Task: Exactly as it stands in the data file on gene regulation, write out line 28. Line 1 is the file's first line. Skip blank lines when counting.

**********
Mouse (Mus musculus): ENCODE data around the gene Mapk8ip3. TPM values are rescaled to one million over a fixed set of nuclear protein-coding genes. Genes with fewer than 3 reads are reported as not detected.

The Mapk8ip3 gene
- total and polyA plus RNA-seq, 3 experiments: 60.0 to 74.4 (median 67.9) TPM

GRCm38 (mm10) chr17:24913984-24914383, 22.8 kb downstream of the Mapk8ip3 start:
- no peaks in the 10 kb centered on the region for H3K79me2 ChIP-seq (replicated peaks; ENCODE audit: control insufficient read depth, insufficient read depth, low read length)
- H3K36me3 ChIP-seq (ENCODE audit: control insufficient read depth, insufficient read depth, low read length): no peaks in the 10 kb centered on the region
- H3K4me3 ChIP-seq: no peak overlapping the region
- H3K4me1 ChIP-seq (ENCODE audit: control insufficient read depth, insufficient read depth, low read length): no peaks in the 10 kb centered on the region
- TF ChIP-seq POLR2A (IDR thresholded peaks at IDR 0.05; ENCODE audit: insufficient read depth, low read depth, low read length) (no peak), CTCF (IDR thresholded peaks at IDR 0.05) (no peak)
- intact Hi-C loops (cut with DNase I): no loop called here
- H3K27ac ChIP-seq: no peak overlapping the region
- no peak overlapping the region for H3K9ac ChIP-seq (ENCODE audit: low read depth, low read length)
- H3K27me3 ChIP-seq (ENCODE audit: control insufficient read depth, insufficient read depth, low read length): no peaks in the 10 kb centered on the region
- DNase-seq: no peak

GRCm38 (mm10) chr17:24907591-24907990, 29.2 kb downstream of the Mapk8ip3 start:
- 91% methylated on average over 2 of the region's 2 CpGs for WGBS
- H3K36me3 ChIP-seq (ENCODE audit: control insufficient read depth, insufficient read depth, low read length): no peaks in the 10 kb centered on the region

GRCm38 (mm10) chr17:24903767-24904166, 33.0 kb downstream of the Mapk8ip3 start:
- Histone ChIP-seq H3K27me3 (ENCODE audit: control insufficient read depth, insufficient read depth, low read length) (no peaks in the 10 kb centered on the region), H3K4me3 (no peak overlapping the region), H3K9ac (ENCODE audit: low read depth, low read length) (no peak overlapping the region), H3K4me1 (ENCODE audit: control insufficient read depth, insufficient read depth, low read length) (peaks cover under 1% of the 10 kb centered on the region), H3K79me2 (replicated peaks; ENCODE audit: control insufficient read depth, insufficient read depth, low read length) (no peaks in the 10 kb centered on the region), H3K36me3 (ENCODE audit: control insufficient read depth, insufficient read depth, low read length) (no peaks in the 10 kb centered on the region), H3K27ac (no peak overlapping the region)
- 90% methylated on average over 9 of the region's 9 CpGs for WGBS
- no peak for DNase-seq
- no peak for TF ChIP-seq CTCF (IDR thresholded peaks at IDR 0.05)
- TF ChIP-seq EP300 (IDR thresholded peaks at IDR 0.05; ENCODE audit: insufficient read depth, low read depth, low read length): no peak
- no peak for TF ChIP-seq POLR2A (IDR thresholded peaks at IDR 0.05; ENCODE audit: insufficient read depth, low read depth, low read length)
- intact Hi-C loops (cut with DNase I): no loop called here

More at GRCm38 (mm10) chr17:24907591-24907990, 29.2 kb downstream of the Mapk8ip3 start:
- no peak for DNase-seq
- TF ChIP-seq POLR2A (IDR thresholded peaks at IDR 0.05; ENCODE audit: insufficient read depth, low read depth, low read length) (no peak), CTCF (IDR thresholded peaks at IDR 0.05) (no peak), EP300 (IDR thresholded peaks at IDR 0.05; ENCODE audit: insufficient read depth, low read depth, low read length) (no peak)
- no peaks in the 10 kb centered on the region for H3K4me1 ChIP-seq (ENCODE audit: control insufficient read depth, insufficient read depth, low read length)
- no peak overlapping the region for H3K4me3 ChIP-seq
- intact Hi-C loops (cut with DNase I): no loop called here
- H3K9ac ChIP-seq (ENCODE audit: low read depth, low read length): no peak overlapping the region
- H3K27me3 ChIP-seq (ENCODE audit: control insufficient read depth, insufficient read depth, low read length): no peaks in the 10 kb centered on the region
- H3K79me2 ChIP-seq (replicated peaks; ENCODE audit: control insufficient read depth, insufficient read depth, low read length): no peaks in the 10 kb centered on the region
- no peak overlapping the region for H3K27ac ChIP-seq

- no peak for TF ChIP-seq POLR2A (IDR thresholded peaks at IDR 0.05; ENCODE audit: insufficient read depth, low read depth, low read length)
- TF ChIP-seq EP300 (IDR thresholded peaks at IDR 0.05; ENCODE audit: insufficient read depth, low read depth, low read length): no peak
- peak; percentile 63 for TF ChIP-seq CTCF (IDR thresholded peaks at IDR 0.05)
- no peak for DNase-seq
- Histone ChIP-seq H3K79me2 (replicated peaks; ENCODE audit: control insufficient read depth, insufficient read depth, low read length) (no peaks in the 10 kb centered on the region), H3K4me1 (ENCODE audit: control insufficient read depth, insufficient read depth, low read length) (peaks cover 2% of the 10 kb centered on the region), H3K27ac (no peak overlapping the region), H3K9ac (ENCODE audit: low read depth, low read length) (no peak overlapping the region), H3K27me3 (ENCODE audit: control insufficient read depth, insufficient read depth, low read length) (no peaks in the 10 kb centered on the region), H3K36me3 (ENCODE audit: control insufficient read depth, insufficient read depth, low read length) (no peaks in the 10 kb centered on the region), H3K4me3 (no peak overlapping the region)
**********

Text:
- TF ChIP-seq POLR2A (IDR thresholded peaks at IDR 0.05; ENCODE audit: insufficient read depth, low read depth, low read length) (no peak), CTCF (IDR thresholded peaks at IDR 0.05) (no peak), EP300 (IDR thresholded peaks at IDR 0.05; ENCODE audit: insufficient read depth, low read depth, low read length) (no peak)